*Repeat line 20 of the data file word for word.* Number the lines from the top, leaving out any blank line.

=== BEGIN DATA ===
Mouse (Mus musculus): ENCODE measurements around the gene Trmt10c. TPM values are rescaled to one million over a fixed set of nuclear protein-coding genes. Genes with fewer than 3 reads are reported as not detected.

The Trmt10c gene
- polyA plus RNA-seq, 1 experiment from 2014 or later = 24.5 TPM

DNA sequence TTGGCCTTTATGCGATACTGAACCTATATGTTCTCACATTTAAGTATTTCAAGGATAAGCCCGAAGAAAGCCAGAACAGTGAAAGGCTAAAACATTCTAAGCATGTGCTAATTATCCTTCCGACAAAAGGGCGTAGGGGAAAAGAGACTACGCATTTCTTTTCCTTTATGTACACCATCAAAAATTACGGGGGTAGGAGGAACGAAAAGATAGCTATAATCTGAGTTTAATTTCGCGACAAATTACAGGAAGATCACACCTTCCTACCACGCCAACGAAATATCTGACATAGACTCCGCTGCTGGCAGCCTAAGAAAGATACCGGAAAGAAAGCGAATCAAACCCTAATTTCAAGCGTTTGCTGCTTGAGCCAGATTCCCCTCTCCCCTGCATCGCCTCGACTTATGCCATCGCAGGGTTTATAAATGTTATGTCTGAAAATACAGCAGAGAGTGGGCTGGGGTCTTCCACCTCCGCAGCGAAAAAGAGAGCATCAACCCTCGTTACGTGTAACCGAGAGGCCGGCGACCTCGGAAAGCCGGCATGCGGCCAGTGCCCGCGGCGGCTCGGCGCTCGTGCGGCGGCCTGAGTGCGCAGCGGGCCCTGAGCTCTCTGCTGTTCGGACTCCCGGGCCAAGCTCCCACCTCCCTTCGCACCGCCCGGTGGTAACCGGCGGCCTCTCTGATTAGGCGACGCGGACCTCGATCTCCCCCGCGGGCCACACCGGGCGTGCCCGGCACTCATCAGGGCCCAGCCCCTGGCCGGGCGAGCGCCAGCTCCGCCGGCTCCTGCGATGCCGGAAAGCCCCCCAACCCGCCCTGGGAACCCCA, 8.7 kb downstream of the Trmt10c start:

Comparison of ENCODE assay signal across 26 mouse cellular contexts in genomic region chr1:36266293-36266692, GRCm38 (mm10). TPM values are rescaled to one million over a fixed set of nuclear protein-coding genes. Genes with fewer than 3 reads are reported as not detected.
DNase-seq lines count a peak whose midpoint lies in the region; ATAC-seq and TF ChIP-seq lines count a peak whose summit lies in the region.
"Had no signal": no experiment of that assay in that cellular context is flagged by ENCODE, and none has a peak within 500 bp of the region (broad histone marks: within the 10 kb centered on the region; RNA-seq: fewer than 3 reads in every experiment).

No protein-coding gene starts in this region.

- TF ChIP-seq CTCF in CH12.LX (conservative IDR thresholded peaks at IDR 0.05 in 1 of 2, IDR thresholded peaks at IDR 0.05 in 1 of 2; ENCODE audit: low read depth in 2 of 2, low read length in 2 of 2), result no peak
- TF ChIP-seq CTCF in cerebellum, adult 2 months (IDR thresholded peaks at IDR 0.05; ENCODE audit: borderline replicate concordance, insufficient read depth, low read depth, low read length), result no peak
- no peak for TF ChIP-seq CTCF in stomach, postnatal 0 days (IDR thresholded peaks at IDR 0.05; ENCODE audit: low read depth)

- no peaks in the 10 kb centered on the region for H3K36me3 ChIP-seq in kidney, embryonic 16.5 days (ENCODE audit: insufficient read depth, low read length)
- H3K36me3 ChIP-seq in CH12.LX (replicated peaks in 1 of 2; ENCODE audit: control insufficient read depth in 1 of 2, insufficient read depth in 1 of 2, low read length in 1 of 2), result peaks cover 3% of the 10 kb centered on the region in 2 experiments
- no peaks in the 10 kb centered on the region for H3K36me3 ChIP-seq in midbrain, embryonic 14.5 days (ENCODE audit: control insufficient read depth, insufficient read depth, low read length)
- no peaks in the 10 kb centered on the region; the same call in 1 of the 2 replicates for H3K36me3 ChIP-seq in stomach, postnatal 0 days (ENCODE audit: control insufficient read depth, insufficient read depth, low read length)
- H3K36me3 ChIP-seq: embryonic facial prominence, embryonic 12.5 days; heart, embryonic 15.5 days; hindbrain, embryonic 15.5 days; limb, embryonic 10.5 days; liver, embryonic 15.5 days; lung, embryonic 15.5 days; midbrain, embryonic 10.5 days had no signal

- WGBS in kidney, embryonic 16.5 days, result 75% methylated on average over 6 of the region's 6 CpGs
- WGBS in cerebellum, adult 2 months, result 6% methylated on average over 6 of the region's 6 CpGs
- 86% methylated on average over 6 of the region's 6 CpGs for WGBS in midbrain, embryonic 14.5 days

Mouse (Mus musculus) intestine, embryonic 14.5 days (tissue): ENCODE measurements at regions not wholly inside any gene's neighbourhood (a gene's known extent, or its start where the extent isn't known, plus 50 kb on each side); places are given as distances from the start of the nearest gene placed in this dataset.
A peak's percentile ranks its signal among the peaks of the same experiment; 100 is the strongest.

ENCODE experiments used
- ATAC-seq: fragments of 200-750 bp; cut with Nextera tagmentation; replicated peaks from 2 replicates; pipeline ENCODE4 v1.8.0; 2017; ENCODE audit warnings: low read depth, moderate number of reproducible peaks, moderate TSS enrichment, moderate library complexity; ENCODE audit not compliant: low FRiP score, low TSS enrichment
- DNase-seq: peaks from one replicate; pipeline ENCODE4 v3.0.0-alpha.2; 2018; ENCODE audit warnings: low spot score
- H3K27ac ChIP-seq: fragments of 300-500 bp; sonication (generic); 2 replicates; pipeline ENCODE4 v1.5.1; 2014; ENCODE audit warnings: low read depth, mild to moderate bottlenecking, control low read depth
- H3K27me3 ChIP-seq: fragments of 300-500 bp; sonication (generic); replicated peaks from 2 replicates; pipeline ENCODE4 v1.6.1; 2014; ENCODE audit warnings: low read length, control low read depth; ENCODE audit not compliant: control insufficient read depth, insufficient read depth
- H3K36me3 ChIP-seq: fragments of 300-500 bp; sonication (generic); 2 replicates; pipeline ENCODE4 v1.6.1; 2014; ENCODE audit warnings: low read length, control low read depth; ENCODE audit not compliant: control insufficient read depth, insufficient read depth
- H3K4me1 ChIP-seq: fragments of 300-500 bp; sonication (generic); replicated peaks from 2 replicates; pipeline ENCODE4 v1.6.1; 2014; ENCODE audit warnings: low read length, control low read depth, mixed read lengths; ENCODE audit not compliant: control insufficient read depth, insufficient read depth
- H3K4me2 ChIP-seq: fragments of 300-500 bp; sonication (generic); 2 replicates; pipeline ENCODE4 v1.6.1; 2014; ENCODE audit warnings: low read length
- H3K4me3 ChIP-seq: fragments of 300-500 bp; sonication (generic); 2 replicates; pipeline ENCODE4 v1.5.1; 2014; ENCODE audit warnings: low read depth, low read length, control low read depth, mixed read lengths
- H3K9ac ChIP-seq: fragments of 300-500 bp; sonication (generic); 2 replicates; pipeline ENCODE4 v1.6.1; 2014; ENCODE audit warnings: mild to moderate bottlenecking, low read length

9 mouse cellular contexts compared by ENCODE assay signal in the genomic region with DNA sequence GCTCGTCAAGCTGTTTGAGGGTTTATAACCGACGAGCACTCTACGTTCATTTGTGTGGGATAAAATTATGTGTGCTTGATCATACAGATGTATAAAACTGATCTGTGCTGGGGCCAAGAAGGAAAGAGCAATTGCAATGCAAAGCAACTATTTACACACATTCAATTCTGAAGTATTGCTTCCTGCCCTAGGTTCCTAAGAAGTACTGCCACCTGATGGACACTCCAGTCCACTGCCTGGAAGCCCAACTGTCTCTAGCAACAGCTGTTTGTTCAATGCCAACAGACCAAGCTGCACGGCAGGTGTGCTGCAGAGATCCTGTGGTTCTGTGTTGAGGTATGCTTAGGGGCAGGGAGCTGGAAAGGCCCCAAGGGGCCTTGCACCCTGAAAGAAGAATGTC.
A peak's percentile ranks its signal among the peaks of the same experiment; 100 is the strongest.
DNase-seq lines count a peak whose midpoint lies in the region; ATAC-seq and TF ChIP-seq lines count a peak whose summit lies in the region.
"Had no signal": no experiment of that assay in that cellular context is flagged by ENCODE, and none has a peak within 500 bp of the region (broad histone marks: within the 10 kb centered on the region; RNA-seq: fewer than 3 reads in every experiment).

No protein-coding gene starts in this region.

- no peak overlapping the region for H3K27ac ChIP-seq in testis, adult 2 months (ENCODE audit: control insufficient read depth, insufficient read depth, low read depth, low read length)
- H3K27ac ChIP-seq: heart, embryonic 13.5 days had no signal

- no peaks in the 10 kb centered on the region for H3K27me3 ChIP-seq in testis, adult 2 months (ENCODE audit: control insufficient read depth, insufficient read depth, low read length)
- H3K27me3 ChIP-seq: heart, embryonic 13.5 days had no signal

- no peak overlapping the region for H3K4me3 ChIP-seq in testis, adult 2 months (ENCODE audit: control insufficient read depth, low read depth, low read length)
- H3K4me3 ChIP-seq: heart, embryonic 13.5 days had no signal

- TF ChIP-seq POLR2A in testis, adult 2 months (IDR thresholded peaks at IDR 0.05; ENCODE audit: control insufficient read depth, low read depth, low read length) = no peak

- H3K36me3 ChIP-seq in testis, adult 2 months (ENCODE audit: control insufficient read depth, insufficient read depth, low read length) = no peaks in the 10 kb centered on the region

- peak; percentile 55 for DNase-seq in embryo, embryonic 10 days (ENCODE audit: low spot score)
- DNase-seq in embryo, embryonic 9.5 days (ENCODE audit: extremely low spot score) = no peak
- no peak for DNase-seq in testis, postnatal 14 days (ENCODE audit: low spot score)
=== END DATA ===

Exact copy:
Mouse (Mus musculus) intestine, embryonic 14.5 days (tissue): ENCODE measurements at regions not wholly inside any gene's neighbourhood (a gene's known extent, or its start where the extent isn't known, plus 50 kb on each side); places are given as distances from the start of the nearest gene placed in this dataset.